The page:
Ketamine-induced changes in plasma brain-derived neurotrophic factor (BDNF) levels are associated with the resting-state functional connectivity of the prefrontal cortex

Objectives: Synaptic plasticity and brain-derived neurotrophic factor (BDNF) signalling are proposed to play key roles in antidepressant drug action. Ketamine, an N-methyl-D-aspartate receptor antagonist and putative antidepressant, may increase synaptic plasticity in prefrontal cortex through higher expression of BDNF. Furthermore, ketamine was shown to change resting-state functional connectivity (RSFC) of dorsomedial prefrontal cortex (dmPFC).

Methods: In a randomised, placebo-controlled study, we investigated acutely (100 min) and at 24 h following subanesthetic ketamine infusion which dmPFC seeded RSFC changes are most strongly associated with plasma BDNF level changes in 53 healthy participants (21 females, age: 24.4 ± 2.9 years) using 7 T-fMRI.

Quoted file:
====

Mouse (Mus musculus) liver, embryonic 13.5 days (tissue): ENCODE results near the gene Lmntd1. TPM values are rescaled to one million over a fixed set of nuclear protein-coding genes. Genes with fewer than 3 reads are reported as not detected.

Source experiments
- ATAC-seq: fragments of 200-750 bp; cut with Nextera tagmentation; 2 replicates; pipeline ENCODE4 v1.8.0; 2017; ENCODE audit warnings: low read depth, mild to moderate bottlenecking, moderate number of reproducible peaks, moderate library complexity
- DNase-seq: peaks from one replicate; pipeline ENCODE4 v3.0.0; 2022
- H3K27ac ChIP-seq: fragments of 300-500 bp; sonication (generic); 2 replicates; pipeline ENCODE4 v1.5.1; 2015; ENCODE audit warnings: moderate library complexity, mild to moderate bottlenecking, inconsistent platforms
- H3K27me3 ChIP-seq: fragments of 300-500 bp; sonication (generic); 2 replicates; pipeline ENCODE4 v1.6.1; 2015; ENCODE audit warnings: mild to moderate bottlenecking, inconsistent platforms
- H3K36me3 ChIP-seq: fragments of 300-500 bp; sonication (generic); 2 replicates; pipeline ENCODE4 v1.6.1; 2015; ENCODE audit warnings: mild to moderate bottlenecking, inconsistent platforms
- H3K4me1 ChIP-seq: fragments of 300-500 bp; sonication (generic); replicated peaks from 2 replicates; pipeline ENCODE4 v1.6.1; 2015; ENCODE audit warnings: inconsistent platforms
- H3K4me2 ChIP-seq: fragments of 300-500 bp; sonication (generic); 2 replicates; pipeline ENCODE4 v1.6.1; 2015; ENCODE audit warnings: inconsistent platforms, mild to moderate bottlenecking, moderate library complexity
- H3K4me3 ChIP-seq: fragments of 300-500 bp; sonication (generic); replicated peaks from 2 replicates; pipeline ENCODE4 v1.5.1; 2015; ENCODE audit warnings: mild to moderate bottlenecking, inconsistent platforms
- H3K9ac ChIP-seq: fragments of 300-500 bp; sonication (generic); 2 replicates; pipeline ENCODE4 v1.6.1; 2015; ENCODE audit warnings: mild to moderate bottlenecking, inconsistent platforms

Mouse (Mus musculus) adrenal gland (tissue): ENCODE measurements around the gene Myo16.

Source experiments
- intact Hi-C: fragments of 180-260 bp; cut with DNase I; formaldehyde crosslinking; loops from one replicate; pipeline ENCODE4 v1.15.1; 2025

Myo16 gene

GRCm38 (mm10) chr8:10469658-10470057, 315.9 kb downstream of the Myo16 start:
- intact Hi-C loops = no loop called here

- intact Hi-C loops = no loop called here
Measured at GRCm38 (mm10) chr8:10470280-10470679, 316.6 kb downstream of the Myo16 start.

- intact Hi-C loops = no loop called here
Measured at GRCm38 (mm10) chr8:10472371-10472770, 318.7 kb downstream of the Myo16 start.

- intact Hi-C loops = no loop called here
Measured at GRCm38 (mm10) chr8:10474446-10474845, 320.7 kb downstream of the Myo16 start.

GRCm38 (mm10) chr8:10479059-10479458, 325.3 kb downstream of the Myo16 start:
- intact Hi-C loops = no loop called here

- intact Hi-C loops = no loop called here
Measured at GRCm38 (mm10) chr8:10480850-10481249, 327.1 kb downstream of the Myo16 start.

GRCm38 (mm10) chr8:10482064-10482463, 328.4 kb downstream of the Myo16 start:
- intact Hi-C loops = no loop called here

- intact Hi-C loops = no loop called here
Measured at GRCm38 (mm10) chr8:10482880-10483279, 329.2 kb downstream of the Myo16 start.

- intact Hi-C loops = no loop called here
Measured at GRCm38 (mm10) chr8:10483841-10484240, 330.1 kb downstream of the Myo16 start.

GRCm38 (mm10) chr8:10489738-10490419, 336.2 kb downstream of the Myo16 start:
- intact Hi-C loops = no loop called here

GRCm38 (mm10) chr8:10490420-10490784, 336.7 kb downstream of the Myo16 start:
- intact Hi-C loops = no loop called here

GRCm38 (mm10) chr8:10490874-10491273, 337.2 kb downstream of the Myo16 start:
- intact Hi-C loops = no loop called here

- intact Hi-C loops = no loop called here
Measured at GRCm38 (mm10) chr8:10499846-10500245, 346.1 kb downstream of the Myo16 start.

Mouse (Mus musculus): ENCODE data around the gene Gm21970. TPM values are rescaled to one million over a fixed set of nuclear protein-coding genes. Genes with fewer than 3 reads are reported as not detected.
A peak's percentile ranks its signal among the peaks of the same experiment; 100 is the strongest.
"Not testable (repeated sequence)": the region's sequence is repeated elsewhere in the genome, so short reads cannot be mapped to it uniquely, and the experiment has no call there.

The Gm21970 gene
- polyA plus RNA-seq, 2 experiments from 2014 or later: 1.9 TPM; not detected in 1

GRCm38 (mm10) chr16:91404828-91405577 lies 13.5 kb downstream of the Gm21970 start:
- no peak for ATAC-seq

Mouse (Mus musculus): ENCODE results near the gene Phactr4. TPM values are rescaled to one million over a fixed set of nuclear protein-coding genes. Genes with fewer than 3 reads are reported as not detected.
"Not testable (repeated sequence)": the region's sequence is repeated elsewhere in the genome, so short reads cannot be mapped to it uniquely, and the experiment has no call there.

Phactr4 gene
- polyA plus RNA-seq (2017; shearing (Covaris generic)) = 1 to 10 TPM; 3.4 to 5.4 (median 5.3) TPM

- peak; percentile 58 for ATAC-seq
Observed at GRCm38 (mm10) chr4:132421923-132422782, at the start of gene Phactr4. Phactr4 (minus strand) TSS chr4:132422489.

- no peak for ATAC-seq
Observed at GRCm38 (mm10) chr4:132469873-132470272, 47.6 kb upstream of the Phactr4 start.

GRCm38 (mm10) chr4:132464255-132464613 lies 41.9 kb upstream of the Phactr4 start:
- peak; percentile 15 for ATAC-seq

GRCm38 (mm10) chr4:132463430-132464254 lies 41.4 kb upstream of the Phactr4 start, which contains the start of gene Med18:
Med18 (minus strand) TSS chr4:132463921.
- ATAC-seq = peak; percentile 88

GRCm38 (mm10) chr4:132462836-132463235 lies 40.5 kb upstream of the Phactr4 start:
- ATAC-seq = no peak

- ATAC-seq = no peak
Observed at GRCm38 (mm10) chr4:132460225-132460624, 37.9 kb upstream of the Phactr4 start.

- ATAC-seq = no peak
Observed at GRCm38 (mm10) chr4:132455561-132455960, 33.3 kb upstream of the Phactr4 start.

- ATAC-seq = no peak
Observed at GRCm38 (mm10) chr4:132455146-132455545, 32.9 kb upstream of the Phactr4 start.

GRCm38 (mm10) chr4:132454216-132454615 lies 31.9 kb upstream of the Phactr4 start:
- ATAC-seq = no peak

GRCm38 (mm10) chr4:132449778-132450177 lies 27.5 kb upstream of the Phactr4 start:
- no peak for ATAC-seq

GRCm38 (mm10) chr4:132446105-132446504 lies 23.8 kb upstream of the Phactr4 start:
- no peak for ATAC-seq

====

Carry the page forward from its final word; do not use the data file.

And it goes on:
Results: We observed higher relative levels of BDNF 2 h and 24 h after ketamine compared to placebo. Whole-brain regression revealed that the change in BDNF after 24 h was associated with RSFC decreases from dmPFC to posterior cingulate cortex and ventromedial PFC at 24 h and exploratively also at the 100 min measurement point. Follow-up analyses revealed that RSFC reductions following ketamine were restricted to subjects showing increased BDNF levels at 24 h.

Conclusions: Our findings indicate BDNF level dynamics following ketamine are related to acute and 24 h RSFC changes. Particularly when BDNF increases are observed after ketamine infusion, a disconnection from dmPFC after 24 h is seen and may reflect synaptic plasticity effects.